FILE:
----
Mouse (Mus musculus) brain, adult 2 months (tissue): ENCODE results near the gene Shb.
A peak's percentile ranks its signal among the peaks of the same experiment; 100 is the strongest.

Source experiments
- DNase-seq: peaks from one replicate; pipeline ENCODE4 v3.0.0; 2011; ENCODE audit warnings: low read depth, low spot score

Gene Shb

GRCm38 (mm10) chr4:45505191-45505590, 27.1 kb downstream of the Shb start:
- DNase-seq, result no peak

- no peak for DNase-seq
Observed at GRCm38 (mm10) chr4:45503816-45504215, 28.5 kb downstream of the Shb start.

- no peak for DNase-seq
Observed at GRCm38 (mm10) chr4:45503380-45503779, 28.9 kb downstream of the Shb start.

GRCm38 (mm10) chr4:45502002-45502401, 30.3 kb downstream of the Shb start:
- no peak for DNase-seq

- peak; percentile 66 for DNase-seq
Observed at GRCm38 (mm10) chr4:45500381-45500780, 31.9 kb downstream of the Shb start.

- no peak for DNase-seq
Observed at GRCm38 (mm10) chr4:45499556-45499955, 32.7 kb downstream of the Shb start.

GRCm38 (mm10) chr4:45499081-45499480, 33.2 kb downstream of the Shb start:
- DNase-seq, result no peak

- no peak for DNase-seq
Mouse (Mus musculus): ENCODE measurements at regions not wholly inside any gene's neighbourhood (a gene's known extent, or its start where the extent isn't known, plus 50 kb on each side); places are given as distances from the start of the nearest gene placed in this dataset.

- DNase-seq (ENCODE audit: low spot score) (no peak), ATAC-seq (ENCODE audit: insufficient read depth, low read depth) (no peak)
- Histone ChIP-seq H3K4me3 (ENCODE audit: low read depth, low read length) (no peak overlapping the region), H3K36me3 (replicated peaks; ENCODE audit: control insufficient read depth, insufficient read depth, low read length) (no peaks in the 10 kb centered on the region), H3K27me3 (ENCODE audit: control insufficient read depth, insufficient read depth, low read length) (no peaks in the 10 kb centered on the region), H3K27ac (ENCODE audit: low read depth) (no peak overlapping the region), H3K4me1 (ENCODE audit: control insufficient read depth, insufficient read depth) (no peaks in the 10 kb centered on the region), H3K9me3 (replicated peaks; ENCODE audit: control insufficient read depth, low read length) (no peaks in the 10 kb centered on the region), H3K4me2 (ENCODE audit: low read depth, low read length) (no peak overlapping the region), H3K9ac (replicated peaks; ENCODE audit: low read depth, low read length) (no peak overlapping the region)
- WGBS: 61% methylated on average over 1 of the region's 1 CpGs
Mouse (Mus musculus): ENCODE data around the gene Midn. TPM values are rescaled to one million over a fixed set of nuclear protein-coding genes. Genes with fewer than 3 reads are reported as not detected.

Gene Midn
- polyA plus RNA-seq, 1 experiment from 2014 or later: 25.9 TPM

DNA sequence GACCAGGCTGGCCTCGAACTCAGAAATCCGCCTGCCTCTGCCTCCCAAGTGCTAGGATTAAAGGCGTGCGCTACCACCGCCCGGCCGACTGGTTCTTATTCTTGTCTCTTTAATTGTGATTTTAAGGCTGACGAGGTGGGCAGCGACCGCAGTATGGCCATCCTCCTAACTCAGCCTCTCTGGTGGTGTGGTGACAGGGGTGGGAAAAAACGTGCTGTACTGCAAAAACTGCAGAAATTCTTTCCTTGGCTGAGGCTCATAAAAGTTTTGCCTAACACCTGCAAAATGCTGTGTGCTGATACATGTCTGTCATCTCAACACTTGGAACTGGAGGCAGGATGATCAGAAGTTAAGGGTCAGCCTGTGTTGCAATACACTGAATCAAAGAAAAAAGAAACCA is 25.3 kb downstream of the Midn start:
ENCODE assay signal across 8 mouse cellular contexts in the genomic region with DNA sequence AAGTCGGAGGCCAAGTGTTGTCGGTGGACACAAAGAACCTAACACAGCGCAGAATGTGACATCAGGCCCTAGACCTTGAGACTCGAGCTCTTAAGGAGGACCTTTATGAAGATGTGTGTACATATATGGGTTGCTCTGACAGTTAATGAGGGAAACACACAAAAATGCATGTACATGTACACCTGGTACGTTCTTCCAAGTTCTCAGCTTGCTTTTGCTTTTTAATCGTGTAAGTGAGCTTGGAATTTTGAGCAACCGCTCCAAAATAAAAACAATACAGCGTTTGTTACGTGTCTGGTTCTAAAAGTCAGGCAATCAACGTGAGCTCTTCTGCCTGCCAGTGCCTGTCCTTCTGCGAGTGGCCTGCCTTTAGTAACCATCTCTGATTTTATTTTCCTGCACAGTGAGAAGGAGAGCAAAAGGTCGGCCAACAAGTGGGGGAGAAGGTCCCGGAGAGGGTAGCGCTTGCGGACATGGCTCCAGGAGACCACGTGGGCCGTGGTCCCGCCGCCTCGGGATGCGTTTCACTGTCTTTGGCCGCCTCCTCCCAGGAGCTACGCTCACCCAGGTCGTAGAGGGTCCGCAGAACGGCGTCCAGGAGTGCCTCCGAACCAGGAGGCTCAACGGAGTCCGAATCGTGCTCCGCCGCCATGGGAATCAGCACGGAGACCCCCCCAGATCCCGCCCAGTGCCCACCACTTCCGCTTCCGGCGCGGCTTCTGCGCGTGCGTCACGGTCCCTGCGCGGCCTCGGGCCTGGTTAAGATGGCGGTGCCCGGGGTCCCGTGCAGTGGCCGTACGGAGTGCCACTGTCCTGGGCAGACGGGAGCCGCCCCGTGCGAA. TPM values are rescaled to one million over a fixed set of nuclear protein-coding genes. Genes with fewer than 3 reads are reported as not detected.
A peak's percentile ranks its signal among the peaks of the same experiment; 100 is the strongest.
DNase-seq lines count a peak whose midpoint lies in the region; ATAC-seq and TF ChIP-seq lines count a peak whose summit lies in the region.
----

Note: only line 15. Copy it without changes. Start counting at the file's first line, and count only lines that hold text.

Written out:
Observed at GRCm38 (mm10) chr4:45500381-45500780, 31.9 kb downstream of the Shb start.